On Sunday 10th June we celebrate the feast of Corpus Christi, that is the Body and Blood of Christ. It is so very apt that we are reflecting on the theme of the Eucharist on this particular day as we in Ireland begin the 80th Eucharistic Congress week – a week in which we make a spiritual journey in Communion with Christ and with one another. (cf www.iec2012.ie)

The Israelites celebrated the first Passover in Egypt. The Lord ordered that they should celebrate it every year and that they should explain to their children and to their children’s children, from generation to generation, what this Passover signifies (Ex 12:25-27). The awareness of what it is, is absolutely necessary for appreciating this celebration and for celebrating it as it should be celebrated.

The same applies to the Eucharist, the Passover of the New Testament. Jesus celebrated the first Passover of the New Testament, when at the Last Supper he changed bread and wine into his Body and Blood and gave them to his Apostles as food and drink, and then the next day dying on the cross he offered himself as victim to his Father. Each time his followers celebrated the breaking of bread in his name, they would re-present, no longer the lamb of Egypt that saved the Israelites but the sacrificial death of Jesus that offers us liberation through his blood. In the Holy Mass, Jesus is offering himself, in the form of bread and wine, through the ministry of the priest, to God the Father, reminding us of his death and resurrection and what it means for us as people of faith.

From the very beginning, the Church believed these truths and taught them and upheld them against all errors and heresies. St Thomas Aquinas, expressed beautifully the Eucharistic faith of the Church in the hymn “Adoro te devote”, which he composed for the Solemnity of Corpus Christi and is still sung today. Along with him let us also say: ‘We cannot know you through seeing or touching or tasting, but we believe in you through hearing what you have said. We believe whatever you have said, for nothing is more true than your word. On the cross only your divinity was hidden, but here in the Eucharist also, your humanity is hidden. But we believe and proclaim both, i.e., that both your divinity and humanity are present in the Eucharist, and we make the same request of you as the penitent thief Lord remember me in your kingdom’.

If the sacrifice of the Mass is the same as the sacrifice of Calvary, but offered in an un-bloody manner, how devoutly should I celebrate it or participate in it? In the early Church, public sinners and non-Christians were not admitted to the Eucharist. The faithful were taught, that to be able to receive communion worthily and to benefit from it, one must be free from grave sin. St Paul had given a warning: You must examine yourselves before you receive the Body and Blood of the Lord. If one receives the Eucharist unworthily, one is bringing judgment upon oneself (I Cor 11:27-29). If you are at Mass and are also aware that you have committed a grave sin, do not go for Communion and bring judgement on yourself. Today let us resolve to worship the Lord in the Holy Eucharist and never to offend and dishonour him as so many people do in so many ways. When we receive from the Lord’s table we unite ourselves to Jesus Christ, who makes us sharers in his body and blood.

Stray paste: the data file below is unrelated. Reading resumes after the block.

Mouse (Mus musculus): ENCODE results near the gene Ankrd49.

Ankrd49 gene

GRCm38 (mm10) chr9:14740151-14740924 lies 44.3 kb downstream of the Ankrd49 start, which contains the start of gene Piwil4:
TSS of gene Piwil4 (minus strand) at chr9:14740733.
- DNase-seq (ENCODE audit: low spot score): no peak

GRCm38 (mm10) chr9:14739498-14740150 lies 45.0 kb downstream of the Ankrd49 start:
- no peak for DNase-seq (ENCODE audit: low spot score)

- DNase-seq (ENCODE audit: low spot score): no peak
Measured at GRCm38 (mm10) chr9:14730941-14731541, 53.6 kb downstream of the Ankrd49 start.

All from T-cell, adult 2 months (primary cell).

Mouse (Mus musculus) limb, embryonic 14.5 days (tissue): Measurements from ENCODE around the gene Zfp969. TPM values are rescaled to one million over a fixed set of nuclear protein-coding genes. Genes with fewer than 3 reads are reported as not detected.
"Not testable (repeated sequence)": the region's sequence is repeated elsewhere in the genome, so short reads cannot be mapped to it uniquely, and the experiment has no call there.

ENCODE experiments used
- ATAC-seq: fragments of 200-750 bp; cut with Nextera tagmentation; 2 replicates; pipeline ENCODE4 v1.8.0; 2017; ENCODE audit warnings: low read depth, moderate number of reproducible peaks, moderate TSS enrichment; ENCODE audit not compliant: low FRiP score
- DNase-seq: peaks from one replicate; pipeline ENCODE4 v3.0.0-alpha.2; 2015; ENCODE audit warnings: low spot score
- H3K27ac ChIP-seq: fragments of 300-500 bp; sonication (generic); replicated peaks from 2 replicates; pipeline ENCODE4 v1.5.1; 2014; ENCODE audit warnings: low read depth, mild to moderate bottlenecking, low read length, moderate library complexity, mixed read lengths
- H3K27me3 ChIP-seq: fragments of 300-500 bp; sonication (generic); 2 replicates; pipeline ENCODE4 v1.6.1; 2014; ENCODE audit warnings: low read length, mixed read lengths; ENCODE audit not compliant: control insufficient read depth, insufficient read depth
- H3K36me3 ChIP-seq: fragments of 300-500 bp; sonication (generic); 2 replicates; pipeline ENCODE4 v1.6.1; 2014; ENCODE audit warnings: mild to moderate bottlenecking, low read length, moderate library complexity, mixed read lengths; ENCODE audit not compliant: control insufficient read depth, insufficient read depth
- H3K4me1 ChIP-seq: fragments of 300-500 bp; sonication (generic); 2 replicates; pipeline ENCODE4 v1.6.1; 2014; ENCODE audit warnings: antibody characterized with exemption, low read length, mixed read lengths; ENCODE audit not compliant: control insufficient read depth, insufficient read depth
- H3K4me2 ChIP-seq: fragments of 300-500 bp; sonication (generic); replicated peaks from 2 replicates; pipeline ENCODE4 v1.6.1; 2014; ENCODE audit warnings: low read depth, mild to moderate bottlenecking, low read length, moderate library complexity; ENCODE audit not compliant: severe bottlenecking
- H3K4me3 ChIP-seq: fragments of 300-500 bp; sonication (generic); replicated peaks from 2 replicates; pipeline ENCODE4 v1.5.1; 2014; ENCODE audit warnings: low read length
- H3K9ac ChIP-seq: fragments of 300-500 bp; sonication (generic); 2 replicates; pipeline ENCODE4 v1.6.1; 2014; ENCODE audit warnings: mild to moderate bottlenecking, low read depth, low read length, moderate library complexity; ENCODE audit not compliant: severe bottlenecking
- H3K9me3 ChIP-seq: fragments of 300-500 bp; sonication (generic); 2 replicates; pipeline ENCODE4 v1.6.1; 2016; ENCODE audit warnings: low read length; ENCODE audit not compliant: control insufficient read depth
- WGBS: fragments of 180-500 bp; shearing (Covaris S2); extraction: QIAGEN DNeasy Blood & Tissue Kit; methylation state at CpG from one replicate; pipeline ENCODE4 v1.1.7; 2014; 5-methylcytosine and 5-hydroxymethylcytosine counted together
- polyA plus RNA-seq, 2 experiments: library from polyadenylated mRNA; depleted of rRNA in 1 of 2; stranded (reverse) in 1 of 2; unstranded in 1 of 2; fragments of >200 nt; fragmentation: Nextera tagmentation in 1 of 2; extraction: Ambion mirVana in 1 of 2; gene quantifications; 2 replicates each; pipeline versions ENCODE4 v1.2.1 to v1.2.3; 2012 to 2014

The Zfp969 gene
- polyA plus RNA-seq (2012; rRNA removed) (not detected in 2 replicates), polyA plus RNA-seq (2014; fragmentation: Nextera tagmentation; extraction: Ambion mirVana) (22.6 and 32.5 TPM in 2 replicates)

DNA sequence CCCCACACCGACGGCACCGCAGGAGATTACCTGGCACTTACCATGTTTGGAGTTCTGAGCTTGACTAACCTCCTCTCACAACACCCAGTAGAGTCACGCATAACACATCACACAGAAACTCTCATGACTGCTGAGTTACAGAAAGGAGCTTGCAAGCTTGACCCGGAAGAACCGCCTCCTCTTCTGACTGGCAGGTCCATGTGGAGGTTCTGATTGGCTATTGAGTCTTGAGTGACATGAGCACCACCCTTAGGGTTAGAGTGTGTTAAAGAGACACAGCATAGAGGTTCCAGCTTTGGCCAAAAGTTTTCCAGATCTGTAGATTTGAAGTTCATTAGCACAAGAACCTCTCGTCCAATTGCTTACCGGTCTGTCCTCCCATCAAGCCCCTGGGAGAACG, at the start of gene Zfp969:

Ignatius of Antioch (35-107 A.D.) calls it the “one bread that provides the medicine of immortality, the antidote for death, and the food that makes us live forever in Jesus Christ” (Ad Eph. 20,2). This supernatural food is healing for both body and soul and strength for our journey heavenward. When we approach the Table of the Lord, what do we expect to receive? Healing, pardon, comfort, and rest for our souls? The Lord has much more for us, more than we can ask or imagine. The principal fruit of receiving the Eucharist is an intimate union with Christ.  As bodily nourishment restores lost strength, so the Eucharist strengthens us in charity and enables us to break with disordered attachments to things and creatures and leads us to be more firmly rooted in the love of Christ.  Jesus shared himself with his disciples in many different ways before offering himself to them as food and drink at the Last Supper. Jesus nourishes us in so many ways, spiritually and of course especially in the Eucharist. Those, who have a deep sense of the presence of God, in the whole of creation, will not have great difficulty in believing, that He is present in a very special way in the Eucharist. God alone can satisfy all the longings and hunger of our hearts because He alone can give us the bread of eternal life. Without it we would not have the strength to follow Christ. By receiving the Eucharist, we are nourished, and enabled to nourish others through the example of our lives and the way we live them.

 We do not live in the Kingdom, even though we live in constant expectation of God’s reign. However, the Eucharist we celebrate makes the Kingdom real because the Lord in truly present what is called the ‘real presence’. He is with us at Mass so he can be one with us in our daily lives and living. Our struggles, our pain, our happiness and our sorrow and our anticipation of the Kingdom become his. And the gift of his self-giving becomes ours in order that we may pass it on to others as they see us living our lives as faith filled Christian people.

So let us remember on Sunday  at the start of the 80th Eucharistic Congress that this is the day that the Lord has made let us rejoice and be glad in it – rejoicing that we are in communion or rather trying to be in communion with Christ and with one another.


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